“Talley’s Folly” Hasn’t Lost Its Luster As An Odd Love Story With This Holiday Gift From New Jewish Theatre

Shaun Sheley and Meghan Maguire share a moment in New Jewish Theatre's production of "Talley's Folly." Photo: John Lamb

Shaun Sheley and Meghan Maguire share a moment in New Jewish Theatre’s production of “Talley’s Folly.” Photo: John Lamb

Though described as a “valentine” by both New Jewish Artistic Director Kathleen Sitzer and director Deanna Jent, “Talley’s Folly” is a perfect holiday gift for this season of Chanukah, Christmas and Kwanza. Lanford Wilson’s Pulitzer Prize winning 1979 play seems nostalgic yet still highly relevant today with its themes of prejudice, romantic connection and long held secrets.

It’s been many years since we’ve seen this wonderful play on a local stage and I had forgotten how often bitter it could be as it leads these two seemingly polar opposites on the road to inevitable love. Set in 1944, the play centers on Matt Friedman, a St. Louis lawyer who met and fell in love with Sally Talley a year ago on a visit to her hometown of Lebanon, Missouri. Though not making his “move” at that time, he has

Meghan Maguire as Sally Talley and Shaun Sheley as Matt Friedman, embrace during a tender moment  in "Talley's Folly" at New Jewish Theatre. Photo: John Lamb

Meghan Maguire as Sally Talley and Shaun Sheley as Matt Friedman, embrace during a tender moment in “Talley’s Folly” at New Jewish Theatre. Photo: John Lamb

popped in from time to time and showered her with letters. Now comes the big moment when he plans to ask for her hand. The only problem is that her family cannot abide him because he is Jewish and have even threatened to shoot him, if necessary, to keep him away from Sally.

So here we are in a dilapidated boathouse on the Talley property that shows hints of past grandeur as this cat and mouse game of finding the love they both feel tries to break the bonds of prejudice, shyness and a tragic secret that Sally has only alluded to in the past. Although this romantic waltz can get downright physical and mean spirited at times, the audience roots for these disparate lovers to come together in the inevitable “happy ending.” Does it happen or are their differences too much to expect a harmonious outcome? During this 90 minute slow but evenly paced one-act, we experience the same highs and lows as Matt and Sally and seem to share each biting as well as tender moment. It’s really quite a lyrical tale that still shows why the critics and audiences were raving in 1979 and still get mesmerized by the play today.

One can’t get through this often gut-wrenching experience without incredible actors and fortunately New Jewish has put two of the best on stage. Shaun Sheley is a gifted actor who draws us in with his comic opening remarks where the “fourth” wall is broken and he invites us into his world. This set up and his closing remarks remind us that we’re watching a play while we become totally absorbed in these two lives throughout the rest of the one-act.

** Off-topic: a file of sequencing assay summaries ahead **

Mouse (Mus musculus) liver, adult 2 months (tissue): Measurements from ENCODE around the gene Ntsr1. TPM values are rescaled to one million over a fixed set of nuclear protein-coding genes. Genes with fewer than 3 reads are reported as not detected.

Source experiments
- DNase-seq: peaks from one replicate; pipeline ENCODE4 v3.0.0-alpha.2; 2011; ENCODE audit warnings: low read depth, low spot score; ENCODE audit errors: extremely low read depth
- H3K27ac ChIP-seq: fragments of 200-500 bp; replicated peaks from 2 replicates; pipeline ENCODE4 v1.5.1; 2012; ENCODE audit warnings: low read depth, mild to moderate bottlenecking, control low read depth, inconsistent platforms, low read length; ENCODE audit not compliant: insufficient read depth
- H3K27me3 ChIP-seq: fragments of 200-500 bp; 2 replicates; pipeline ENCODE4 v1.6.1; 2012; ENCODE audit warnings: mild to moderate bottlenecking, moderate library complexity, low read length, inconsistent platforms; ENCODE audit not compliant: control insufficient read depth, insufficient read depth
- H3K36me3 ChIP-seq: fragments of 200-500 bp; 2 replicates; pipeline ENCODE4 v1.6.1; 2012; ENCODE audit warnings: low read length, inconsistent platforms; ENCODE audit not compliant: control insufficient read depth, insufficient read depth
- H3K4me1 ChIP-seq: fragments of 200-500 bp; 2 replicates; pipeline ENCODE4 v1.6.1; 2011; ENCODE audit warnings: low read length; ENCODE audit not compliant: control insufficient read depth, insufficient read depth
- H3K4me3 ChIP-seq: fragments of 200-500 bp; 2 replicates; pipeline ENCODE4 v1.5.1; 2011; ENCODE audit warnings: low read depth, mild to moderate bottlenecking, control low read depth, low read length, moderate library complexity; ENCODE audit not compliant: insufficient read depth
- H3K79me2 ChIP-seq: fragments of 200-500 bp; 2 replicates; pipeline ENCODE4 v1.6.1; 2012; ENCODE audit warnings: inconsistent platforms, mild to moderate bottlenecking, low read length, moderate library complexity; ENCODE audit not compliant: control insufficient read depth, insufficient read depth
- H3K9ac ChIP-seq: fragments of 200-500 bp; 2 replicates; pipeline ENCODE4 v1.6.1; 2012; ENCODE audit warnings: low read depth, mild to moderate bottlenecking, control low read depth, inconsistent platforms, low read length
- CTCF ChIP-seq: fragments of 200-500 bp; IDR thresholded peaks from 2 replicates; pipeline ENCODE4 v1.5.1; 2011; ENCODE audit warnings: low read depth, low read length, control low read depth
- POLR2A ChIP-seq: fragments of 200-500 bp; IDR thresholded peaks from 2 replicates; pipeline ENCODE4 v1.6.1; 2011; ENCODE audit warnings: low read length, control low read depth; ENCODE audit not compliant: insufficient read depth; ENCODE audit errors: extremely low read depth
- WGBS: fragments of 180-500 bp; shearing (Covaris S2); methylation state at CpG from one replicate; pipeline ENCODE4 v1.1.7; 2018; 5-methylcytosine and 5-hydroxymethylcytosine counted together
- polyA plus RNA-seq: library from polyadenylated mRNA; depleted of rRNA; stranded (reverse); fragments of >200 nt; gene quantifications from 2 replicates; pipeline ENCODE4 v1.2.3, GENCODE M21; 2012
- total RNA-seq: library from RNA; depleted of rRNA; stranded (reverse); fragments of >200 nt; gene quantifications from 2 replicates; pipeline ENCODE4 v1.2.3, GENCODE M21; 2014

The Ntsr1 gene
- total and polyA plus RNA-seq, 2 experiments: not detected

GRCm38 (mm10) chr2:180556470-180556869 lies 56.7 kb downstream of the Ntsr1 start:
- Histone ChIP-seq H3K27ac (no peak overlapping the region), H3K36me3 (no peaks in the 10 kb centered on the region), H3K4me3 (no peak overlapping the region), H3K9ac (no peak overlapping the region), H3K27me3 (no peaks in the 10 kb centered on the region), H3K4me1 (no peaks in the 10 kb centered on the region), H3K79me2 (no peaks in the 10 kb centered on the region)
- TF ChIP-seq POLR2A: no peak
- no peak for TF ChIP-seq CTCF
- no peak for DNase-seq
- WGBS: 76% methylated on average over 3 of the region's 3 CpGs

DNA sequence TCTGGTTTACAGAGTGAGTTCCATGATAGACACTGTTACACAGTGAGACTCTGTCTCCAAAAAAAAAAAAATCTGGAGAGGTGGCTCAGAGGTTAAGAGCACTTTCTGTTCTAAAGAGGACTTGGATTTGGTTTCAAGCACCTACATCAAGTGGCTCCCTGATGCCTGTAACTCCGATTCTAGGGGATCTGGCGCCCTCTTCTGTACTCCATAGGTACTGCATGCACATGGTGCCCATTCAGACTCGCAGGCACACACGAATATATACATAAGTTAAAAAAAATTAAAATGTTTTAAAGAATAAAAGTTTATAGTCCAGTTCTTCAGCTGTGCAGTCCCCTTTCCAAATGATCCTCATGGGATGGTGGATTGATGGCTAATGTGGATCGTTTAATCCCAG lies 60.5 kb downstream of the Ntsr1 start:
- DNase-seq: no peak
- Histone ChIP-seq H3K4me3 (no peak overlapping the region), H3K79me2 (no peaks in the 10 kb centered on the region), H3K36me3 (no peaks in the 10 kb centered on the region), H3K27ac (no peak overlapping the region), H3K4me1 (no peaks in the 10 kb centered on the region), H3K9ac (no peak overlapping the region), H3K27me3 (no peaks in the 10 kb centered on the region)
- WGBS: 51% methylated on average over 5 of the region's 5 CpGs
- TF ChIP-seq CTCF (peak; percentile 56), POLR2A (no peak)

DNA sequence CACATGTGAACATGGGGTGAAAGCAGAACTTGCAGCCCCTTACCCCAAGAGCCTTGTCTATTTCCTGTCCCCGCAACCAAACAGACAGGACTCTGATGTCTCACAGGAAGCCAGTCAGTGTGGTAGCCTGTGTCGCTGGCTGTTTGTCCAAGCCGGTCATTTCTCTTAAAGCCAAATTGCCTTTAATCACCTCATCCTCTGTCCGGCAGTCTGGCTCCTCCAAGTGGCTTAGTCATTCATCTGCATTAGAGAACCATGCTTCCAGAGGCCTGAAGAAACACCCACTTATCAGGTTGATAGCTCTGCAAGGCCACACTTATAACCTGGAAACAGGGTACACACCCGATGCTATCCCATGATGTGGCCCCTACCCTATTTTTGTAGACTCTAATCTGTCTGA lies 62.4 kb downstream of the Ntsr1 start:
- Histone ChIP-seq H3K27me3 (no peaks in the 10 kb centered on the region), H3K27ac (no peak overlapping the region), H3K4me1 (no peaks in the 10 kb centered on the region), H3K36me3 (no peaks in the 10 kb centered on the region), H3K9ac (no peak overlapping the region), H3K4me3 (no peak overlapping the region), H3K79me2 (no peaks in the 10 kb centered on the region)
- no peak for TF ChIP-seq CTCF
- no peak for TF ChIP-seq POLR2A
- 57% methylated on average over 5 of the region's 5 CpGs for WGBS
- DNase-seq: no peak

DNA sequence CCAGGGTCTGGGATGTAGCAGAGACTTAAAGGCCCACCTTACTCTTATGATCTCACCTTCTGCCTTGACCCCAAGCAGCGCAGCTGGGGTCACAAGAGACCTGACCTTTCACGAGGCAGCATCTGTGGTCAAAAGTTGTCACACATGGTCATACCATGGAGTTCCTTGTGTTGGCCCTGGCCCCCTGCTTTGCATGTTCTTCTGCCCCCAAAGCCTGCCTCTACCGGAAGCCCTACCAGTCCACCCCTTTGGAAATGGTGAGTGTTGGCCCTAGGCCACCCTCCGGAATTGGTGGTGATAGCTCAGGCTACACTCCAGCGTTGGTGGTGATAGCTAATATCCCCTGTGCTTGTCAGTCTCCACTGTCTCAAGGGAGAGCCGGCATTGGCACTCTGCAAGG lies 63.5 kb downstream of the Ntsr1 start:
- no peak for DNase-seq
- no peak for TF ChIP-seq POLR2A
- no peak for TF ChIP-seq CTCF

Equally adept is Meghan Maguire as the whimsically rhymed Sally Talley. Hers is the more serious role as she is consumed by this secret that she feels may turn Matt away for good. Hiding behind her family’s prejudice, she tries to shun Matt while secretly wishing he would whisk her away from a world she doesn’t fit in. The actors work beautifully together to fulfill Landford Wilson’s obvious wish for “Talley’s Folly” to

Shaun Sheley and Meghan Maguire in the New Jewish Theatre production of  Landford Wilson's "Talley's Folly." Photo: John Lamb

Shaun Sheley and Meghan Maguire in the New Jewish Theatre production of Landford Wilson’s “Talley’s Folly.” Photo: John Lamb

work as a well “choreographed” play.

Bringing that play to just that outcome is Mustard Seed’s Artistic Director, Deanna Jent. Freelancing at NJT, she brings every nuance with moments of joy and anguish to this little masterpiece. Jason Coale’s brilliant set design and the mood enhancing lights of Nathan Schroeder just add to the romance while Michele Friedman Siler’s spot-on costumes catch the mood of the period.

Late-blooming love is a beautiful thing and nobody says it better than Lanford Wilson- who we unfortunately lost last year- in this well crafted play, “Talley’s Folly.” See it through December 23rd at the New Jewish Theatre. Call them at 314-442-3283 or visit at newjewishtheatre.org for tickets or more information.

 

 

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One Response to ““Talley’s Folly” Hasn’t Lost Its Luster As An Odd Love Story With This Holiday Gift From New Jewish Theatre”

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